“I can clearly remember something that happened when I was in third grade. I was walking with my mother on a downtown street in New York City, pushing through crowds on our way to I no longer remember where. I had just been put into a special class at school because I had done well on an IQ test, and my new teacher had told us that being in her class meant that we were brighter than most of the people in the country. As we moved through the hurrying crowds, I remembered this and was filled with an eight-year-old’s outrageous pride. I told my mother that my teacher had said that I was smarter than most of the people around us. She stopped walking immediately and knelt down so that we were at eye level with each other. As the crowd flowed past us on either side, she told me that every one of the people around us had a secret wisdom; each of them knew something more about how to live, about being happy, about loving than I did. I looked up at the people passing by. They were all adults. “Is this because they are all grown-ups, Mama?” I asked her, taken aback. “No, darling. It will always be that way,” she told me. “It is how things are.” I looked again at the crowd moving around us. Suddenly I wanted to know them all, to learn from them, to be friends…In this dream, I am standing in the threshold of a door. I seem to have been standing there a long time. People are passing through the door. I cannot see where they are going or where they have come from, but somehow this does not seem to matter. I meet them one at a time in the doorway. As they pass through they stop and look into my face for a moment and hand me something, each one something different. They say, “Here, here is something for you to keep.” And then they go on. I feel enormously grateful…Perhaps we are all standing in such a doorway. Some people pass through it on their way to the rest of their lives, lives that we may never know or see. Others pass through it to their deaths and the Unknown. Everyone leaves something behind. When I awoke from that dream, I had a sense of the value of every life.”
Attached or Committed (Kitchen Table Wisdom):
“Thirty five years ago, I had as a patient a young man who had become separated from his ski party and spent three days in below-zero weather yet somehow had managed to survive. He had been hospitalized for several days in the ski country, and then flown to our center in New York because of frostbite and progressive gangrene of his feet. The local surgeons had wanted to amputate and it was hoped that our world-renowned vascular surgical team could avoid this difficult choice. He had some initial surgery and for three weeks the outcome was not clear. Then his left foot began to improve and his right became steadily worse. The time for amputation at hand, the young man flatly refused. He preferred to keep his foot.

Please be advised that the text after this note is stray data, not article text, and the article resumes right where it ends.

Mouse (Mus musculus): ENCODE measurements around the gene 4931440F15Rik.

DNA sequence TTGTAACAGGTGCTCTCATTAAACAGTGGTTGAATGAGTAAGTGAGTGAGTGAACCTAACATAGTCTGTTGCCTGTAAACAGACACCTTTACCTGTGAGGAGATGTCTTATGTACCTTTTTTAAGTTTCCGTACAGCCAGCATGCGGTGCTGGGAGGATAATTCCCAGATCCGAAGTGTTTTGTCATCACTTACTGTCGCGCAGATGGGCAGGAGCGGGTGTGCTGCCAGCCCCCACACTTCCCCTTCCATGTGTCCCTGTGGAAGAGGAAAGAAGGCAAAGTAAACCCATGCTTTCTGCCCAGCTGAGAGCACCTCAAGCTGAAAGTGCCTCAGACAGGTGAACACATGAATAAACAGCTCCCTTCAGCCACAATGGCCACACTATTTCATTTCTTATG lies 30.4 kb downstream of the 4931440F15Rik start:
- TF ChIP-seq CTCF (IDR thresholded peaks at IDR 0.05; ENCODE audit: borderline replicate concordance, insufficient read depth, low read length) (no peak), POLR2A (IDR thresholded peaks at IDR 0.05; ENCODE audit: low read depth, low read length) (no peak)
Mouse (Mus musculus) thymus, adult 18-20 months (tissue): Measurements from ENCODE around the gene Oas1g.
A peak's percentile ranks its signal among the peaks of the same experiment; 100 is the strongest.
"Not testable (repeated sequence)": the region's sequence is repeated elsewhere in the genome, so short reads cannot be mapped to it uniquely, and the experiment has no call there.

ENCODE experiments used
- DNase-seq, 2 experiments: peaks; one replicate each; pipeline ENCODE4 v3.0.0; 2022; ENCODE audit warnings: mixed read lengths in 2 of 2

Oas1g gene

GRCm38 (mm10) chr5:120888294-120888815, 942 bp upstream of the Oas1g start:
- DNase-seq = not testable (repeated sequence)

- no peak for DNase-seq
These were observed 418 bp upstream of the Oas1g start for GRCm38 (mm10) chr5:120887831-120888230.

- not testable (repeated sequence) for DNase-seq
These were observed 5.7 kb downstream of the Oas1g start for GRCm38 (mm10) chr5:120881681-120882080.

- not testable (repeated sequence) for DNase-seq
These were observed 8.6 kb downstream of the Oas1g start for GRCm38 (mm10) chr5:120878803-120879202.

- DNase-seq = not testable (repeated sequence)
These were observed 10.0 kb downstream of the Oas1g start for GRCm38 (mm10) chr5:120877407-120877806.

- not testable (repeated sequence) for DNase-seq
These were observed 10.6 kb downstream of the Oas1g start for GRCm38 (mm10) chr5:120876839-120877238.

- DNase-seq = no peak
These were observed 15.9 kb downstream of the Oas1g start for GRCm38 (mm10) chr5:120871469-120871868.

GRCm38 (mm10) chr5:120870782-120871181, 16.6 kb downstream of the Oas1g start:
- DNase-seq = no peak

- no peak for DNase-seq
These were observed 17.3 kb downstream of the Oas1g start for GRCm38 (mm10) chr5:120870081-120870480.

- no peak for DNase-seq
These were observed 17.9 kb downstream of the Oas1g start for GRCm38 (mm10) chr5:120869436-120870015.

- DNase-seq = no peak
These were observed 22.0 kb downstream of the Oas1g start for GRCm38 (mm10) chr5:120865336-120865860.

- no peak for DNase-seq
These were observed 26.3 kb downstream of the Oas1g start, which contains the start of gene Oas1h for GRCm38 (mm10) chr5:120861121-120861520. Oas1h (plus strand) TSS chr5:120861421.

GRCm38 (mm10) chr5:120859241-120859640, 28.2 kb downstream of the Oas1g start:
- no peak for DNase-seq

Gradually he became sicker and sicker as the toxins from his injured foot began to flood his body. His family and friends were desperate, but he would not be moved. He would keep his foot. The situation came to a head late one evening when for the third or fourth time a group of doctors shared his most recent laboratory studies and reviewed his worsening condition with him. “In the midst of this discussion his fiancée, overwhelmed by the possibility of her beloved’s death, was driven beyond her endurance. Weeping, she tore his engagement ring off her finger and thrust it onto the swollen black little toe of his right foot. “I hate this damned foot,” she sobbed. “If you want this foot so much why don’t you marry it? You’re going to have to choose, you can’t have us both.” We all looked at the small bright diamond, surrounded by the black and rotting tissues of his foot. Even under the fluorescent lights, it sparkled with life. The young man said nothing and closed his eyes with weariness. Weary ourselves, we left to continue the medical rounds. The next day, he scheduled his surgery.
I continued to follow him through the fitting of his artificial foot and his rehabilitation. At the end of a year, only a slight limp marked his difficult choice. Two weeks before his wedding I revisited that final medical conference with him, asking him what had changed his mind. He said that seeing the diamond on his toe had shocked him. Jenny had been right. He had been married to his foot. Her dramatic gesture had helped him to see for the first time that he was more attached to keeping his foot than he was committed to his life, to their life together. Yet it had been the promise of that life that he had clung to, that had enabled him to survive three days alone in the snow.
While attachment has its source in the personality, in what the Buddhists refer to as the “desire nature,” commitment comes from the soul. In relationship to life, just as in human relationships, attachment closes down options, commitment opens them up. Modern life has made us people of attachment rather than people of commitment. Indeed, many people have found that it is difficult to tell the difference between attachment and commitment in their own lives. Yet attachment leads farther and farther into entrapment. Commitment, though it may sometimes feel constricting, will ultimately lead to greater degrees of freedom. Both involve in the moment an experience of holding, sometimes against the flow of events or against temptation. One can distinguish between the two in most situations by noticing over time whether one has moved through this activity or this relationship closer to freedom or closer to bondage. Attachment is a reflex, an automatic response which often may not reflect our deepest good. Commitment is a conscious choice, to align ourselves with our most genuine values and our sense of purpose. Survival in a setting of life-threatening illness may involve a willingness to let go of everything but life itself.”